Only huge dance schools need insurance for fire etc.

    When I moved to Australia I was shocked to hear about insurance from my belly dance friend. I would never have known if she wouldn't have told me. It was greatly depressing as the insurance was so expensive I couldn't afford it. Plus music licencing? Never heard of before!
    So I make sure I teach at places that include me into their insurance. Problem solved.

    NOTE: in some countries you officially have to ask your council for permission, but most dancers don't do that because it's not something that the council will easily find out. But maybe better check that one out to be sure!

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    Thank you all for contributions! Have been busy and away for a bit -am still checking and will speak to insurance company this week - and get back a bit sooner i hope .Well INSURANCE ,thats the one - an expensive business as we know, my advantage .
    These are latest thoughts and ideas from people i know -i am still considering mind you.
    1.
    I live in a small community,- changing the context in which i may do this i am inviting those i know well (friends) to my group dance - changing the dynamic of this arrangement somewhat - to afternoon dance -with tea?
    2.
    Have Public liability and Public Indemnity arrangement-all OTT expensive .
    3.
    Have consent forms and disclaimers signed as agreement . They may not cover (in court)-but afford some protection if bluff -can argue the participants ability to self determine -and awareness of all information.
    Anyway still going ...
    Please add any thoughts.....
    Ruby

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    Moderator Shanazel's Avatar
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    It is still fairly common in Wyoming for folks to teach various sorts of classes in their homes, but we have a small population and people in a town tend to know each other or know someone who knows someone, if ya know what I mean. I prefer to teach dance at the local rec center but wouldn't mind giving art lessons in my studio, for example. I have a studio in what used to be the garage, so as mentioned above, it wouldn't be like entertaining people in my living room.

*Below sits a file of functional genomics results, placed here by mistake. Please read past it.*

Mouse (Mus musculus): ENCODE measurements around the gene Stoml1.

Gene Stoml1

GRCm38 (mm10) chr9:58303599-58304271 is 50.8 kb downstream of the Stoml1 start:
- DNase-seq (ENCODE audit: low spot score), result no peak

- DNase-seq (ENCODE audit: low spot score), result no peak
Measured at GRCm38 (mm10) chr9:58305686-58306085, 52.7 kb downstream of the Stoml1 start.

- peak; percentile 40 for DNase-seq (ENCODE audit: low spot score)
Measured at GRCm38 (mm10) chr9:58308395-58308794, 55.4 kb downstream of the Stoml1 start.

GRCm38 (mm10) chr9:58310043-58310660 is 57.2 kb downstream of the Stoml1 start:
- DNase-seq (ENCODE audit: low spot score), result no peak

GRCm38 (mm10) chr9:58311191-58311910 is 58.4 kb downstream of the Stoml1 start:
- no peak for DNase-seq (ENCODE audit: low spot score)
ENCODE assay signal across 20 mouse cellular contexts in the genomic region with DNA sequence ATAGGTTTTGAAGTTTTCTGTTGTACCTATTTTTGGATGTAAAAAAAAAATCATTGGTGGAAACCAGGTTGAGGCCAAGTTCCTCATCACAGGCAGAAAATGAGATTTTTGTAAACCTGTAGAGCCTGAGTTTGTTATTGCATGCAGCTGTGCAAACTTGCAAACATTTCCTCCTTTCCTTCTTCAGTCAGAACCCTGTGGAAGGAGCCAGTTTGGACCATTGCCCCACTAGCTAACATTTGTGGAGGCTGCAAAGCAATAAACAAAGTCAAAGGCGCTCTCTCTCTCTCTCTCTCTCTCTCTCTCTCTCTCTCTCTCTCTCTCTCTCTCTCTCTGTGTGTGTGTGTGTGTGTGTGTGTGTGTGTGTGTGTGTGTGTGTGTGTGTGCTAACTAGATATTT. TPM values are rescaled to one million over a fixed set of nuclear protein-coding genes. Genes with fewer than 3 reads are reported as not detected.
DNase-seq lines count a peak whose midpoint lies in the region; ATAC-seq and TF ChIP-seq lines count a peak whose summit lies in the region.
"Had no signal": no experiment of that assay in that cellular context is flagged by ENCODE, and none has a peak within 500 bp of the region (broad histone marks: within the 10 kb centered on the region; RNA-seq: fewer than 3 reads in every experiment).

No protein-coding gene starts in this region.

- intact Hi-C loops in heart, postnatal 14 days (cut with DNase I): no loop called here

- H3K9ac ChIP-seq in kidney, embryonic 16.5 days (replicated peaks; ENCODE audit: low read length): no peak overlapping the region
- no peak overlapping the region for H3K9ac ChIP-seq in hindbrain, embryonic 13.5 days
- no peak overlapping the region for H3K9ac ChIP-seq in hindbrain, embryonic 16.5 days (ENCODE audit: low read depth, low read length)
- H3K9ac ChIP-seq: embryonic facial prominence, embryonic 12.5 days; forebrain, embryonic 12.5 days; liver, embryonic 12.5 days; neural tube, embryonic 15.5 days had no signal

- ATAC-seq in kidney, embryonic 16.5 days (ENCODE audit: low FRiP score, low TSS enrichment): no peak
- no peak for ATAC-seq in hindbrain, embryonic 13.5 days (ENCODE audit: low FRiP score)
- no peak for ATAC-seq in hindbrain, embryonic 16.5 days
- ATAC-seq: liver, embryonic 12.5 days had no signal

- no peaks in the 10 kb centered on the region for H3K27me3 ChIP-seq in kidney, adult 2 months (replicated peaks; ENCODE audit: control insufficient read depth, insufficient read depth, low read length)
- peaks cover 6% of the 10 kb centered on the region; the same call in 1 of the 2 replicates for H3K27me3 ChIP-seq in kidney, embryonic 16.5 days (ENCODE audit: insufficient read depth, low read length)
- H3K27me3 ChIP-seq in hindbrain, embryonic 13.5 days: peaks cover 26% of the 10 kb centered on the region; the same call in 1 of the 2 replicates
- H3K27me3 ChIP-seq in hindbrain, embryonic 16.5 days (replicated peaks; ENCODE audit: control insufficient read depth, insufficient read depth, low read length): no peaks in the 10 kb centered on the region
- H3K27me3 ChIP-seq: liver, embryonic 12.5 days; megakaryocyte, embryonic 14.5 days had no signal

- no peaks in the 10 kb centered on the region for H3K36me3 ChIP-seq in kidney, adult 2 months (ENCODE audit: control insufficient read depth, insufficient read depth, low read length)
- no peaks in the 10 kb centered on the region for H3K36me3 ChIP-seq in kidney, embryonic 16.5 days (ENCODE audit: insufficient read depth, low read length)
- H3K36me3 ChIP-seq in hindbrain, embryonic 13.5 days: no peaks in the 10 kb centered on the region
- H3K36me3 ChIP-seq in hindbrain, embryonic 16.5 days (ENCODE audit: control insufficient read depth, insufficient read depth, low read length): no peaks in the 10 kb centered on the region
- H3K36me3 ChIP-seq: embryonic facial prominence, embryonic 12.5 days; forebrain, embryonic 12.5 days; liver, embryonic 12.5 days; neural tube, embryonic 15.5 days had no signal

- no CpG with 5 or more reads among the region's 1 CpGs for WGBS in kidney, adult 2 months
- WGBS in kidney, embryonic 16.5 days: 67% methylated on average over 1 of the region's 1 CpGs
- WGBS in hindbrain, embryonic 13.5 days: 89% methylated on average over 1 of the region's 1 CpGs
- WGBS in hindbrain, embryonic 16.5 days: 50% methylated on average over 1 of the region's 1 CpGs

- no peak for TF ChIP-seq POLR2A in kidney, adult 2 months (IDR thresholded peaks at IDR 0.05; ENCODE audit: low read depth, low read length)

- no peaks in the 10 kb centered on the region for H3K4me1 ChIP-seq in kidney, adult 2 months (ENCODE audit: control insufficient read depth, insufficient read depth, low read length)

"Well, now that we have seen each other," said the unicorn " if you'll believe in me, I'll believe in you."

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    Moderator Amulya's Avatar
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    A garage-studio I consider a proper studio if it has the right floor and mirrors. I have a friend who uses one and it looks very professional. Plus as Shanazel said they don't have to come in your home (the only thing I didn't like about it was that you always need to make sure your home looks perfect! haha), so it's safer regarding burglaries etc. unless you know them well you can never fully trust people. My students were with me for years so that was different.

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    Default Update !

    The verdict (for Me) is this!
    I think no matter how well you know and think you can trust people it is best to have provisions in place . If i go ahead , i will use legal aid (on-line)to help me set up a very detailed 'Proposal Of Agreement' glorified disclaimer outlining the need for understanding and highlighting the fact that participants participate at their own risk ,and that there will be NO comeback whatsoever to me. In addition i will add...
    Although i will endeavor to take all reasonable steps to provide safety and employ safe practice to the best of my knowledge and abilities etc etc ...
    This will all be explained and opportunity given to ask questions etc to ensure understanding.
    Ha - ive since been asked to teach at a local centre -seems far less headache!
    But i hope info is useful and havent ruled anything out!
    Ruby